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Journal Article

Hyperdominance in the Amazonian Tree Flora


Wittmann,  F.
Biogeochemistry, Max Planck Institute for Chemistry, Max Planck Society;


Schöngart,  J.
Biogeochemistry, Max Planck Institute for Chemistry, Max Planck Society;

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ter Steege, H., Nigel, C. A., Sabatier, D., Baraloto, C., Salomao, R. P., Guevara, J. E., et al. (2013). Hyperdominance in the Amazonian Tree Flora. Science, 342(6156): 1243092. doi:10.1126/science.1243092.

Cite as: http://hdl.handle.net/11858/00-001M-0000-0015-89C7-C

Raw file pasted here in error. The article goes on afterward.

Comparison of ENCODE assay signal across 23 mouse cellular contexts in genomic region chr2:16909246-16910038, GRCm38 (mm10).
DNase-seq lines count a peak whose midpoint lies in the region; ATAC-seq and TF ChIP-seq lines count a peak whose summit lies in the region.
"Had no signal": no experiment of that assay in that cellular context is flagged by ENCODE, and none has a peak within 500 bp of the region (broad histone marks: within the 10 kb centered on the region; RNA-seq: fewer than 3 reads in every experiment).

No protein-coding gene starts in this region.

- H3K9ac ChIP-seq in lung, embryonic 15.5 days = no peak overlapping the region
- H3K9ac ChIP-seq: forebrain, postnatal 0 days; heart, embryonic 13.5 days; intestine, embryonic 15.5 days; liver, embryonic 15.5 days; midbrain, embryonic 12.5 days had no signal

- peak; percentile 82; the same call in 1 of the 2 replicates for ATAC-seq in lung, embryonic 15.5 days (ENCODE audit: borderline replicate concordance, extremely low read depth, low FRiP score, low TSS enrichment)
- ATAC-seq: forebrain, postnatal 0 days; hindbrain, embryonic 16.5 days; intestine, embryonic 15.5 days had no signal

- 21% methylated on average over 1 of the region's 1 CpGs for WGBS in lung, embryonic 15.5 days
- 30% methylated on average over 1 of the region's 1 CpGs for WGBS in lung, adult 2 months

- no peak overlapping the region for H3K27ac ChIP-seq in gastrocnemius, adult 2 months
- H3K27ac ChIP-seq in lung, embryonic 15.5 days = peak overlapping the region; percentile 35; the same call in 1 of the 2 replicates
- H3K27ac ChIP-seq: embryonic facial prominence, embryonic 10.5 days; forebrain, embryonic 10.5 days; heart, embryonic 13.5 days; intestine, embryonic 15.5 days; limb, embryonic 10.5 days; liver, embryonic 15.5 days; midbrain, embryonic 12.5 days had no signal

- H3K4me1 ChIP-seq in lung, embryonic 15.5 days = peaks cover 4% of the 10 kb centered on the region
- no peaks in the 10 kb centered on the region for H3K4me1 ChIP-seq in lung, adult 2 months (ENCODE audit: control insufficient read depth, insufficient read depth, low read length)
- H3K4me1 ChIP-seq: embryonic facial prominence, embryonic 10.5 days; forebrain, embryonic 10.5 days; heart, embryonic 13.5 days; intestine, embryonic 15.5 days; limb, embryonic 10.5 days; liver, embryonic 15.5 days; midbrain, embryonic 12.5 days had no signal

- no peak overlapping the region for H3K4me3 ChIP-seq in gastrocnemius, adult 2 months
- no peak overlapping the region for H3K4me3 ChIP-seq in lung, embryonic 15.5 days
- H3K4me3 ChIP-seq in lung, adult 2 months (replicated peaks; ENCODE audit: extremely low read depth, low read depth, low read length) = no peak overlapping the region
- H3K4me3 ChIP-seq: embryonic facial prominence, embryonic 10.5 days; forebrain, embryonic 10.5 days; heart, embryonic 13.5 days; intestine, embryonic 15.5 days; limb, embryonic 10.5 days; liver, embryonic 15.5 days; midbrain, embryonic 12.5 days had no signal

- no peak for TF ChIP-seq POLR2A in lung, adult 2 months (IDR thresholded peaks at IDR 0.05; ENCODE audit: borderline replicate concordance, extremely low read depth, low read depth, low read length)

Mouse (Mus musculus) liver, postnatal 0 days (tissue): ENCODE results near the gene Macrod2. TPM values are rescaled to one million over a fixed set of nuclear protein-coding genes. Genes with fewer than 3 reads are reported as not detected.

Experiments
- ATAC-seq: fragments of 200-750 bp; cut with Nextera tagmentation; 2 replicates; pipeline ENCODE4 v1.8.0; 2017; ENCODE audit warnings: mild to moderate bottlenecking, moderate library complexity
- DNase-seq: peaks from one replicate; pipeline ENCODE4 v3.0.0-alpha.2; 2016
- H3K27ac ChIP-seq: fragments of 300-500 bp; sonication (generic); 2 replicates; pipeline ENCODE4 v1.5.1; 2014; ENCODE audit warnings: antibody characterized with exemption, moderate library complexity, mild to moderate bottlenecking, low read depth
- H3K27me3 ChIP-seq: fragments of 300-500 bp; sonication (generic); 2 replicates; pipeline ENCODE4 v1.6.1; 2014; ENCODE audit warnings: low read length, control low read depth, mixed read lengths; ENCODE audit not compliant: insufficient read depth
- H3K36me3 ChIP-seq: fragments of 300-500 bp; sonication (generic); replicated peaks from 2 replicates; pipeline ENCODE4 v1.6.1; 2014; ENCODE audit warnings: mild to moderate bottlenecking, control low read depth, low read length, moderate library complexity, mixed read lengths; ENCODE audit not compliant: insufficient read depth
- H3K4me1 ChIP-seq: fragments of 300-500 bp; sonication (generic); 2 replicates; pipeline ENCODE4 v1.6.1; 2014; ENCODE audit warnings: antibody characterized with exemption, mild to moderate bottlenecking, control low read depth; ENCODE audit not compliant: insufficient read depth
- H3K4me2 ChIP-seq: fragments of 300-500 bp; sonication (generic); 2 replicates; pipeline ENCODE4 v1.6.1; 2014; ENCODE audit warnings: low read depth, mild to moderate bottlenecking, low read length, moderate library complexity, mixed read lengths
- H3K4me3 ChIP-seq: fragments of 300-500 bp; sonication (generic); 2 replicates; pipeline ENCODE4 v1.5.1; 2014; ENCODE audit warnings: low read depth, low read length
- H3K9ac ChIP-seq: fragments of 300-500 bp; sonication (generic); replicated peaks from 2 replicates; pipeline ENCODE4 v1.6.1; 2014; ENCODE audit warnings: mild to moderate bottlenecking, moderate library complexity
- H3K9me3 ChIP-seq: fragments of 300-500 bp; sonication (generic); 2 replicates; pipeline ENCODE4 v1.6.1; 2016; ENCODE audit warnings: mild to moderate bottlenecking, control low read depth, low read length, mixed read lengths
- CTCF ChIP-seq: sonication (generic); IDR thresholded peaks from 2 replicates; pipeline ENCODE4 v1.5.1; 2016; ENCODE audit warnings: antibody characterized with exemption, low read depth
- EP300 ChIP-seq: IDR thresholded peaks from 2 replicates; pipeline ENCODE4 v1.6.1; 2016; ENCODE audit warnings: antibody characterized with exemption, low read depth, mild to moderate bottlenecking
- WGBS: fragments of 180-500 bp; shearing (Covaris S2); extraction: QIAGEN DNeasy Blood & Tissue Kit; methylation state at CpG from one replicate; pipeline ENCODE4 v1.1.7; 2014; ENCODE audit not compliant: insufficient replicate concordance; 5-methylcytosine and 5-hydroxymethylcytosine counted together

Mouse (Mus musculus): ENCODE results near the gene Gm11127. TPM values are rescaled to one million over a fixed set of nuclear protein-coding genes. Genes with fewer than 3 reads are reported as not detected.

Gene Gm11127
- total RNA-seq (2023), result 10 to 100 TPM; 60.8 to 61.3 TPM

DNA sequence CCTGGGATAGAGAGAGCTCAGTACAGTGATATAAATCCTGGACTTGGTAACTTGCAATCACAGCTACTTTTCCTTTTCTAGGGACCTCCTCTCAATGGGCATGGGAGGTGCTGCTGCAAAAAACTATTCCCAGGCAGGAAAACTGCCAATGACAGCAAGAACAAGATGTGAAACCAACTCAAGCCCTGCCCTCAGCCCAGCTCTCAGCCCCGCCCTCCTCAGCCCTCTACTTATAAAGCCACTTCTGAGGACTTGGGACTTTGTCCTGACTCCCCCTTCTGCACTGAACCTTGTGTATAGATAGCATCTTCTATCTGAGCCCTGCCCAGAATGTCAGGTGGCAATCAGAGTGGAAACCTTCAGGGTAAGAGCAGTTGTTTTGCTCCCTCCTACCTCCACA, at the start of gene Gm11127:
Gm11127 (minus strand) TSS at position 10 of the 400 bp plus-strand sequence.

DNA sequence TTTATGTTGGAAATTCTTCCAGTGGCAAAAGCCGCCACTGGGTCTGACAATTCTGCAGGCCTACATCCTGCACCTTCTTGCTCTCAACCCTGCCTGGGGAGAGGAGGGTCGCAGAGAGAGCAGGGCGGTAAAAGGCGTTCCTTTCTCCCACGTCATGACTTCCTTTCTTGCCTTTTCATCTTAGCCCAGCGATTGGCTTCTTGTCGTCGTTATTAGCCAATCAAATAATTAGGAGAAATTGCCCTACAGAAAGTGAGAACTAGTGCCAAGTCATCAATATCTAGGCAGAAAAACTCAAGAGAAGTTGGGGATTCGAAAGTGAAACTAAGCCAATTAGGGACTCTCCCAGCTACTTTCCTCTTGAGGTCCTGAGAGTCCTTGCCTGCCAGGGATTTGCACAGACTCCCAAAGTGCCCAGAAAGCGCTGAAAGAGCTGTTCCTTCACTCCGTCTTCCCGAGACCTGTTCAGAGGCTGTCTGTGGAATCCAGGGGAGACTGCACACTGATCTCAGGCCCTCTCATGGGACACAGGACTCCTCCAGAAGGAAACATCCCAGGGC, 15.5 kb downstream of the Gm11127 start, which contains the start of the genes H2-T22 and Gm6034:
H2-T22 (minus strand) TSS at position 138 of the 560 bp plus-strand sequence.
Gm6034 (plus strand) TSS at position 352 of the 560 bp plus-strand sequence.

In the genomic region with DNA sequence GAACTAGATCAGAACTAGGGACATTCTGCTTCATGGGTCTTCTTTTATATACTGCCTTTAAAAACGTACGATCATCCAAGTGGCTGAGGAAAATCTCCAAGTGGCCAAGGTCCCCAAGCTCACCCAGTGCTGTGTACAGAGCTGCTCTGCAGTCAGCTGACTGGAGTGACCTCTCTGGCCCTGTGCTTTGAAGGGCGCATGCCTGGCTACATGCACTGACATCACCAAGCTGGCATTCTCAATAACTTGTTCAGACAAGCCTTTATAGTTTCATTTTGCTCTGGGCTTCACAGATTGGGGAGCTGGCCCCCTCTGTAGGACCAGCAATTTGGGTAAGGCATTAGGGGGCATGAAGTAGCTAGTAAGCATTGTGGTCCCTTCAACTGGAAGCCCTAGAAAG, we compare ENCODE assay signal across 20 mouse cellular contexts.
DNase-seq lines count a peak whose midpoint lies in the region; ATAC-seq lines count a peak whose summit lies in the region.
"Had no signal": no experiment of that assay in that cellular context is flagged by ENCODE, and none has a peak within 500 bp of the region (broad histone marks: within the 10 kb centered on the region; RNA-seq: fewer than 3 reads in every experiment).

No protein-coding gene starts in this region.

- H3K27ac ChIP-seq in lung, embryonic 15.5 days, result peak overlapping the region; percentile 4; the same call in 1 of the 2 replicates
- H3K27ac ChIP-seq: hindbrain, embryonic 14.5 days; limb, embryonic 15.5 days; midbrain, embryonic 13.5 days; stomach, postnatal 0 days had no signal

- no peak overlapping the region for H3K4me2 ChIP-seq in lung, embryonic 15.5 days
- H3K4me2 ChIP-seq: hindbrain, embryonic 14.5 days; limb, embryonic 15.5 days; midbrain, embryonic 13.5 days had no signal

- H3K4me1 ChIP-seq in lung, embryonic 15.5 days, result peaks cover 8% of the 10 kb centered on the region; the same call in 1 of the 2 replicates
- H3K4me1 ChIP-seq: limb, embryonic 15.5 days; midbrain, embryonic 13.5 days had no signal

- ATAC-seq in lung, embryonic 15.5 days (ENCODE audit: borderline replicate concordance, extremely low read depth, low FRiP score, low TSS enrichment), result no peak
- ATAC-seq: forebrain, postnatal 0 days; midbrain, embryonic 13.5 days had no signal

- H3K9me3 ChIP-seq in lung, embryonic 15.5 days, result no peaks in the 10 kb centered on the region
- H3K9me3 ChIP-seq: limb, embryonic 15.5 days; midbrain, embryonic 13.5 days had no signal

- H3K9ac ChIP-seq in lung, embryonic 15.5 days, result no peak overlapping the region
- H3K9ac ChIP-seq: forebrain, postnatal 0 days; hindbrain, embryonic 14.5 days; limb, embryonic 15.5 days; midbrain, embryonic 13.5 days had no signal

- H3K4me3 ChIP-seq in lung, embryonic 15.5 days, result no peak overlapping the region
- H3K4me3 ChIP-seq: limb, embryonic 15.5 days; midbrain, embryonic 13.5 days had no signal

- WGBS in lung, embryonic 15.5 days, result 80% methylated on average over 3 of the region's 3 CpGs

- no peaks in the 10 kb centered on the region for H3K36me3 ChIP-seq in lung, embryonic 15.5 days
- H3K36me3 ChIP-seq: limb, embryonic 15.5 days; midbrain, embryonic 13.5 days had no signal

The vast extent of the Amazon Basin has historically restricted the study of its tree communities to the local and regional scales. Here, we provide empirical data on the commonness, rarity, and richness of lowland tree species across the entire Amazon Basin and Guiana Shield (Amazonia), collected in 1170 tree plots in all major forest types. Extrapolations suggest that Amazonia harbors roughly 16,000 tree species, of which just 227 (1.4%) account for half of all trees. Most of these are habitat specialists and only dominant in one or two regions of the basin. We discuss some implications of the finding that a small group of species-less diverse than the North American tree flora-accounts for half of the world's most diverse tree community.